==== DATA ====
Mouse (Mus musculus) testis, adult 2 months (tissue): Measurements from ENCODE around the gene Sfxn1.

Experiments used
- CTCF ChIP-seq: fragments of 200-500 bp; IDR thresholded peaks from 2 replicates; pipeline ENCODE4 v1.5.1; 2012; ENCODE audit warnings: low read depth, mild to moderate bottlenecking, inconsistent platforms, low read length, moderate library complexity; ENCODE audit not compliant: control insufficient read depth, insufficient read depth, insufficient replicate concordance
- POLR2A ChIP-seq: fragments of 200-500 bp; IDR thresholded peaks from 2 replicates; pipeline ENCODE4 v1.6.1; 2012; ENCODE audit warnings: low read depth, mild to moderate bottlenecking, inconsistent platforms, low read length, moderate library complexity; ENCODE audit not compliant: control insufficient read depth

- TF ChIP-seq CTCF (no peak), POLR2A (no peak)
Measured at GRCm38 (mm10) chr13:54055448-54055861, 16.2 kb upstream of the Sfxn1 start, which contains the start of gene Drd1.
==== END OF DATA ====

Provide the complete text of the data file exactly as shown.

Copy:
Mouse (Mus musculus) testis, adult 2 months (tissue): Measurements from ENCODE around the gene Sfxn1.

Experiments used
- CTCF ChIP-seq: fragments of 200-500 bp; IDR thresholded peaks from 2 replicates; pipeline ENCODE4 v1.5.1; 2012; ENCODE audit warnings: low read depth, mild to moderate bottlenecking, inconsistent platforms, low read length, moderate library complexity; ENCODE audit not compliant: control insufficient read depth, insufficient read depth, insufficient replicate concordance
- POLR2A ChIP-seq: fragments of 200-500 bp; IDR thresholded peaks from 2 replicates; pipeline ENCODE4 v1.6.1; 2012; ENCODE audit warnings: low read depth, mild to moderate bottlenecking, inconsistent platforms, low read length, moderate library complexity; ENCODE audit not compliant: control insufficient read depth

- TF ChIP-seq CTCF (no peak), POLR2A (no peak)
Measured at GRCm38 (mm10) chr13:54055448-54055861, 16.2 kb upstream of the Sfxn1 start, which contains the start of gene Drd1.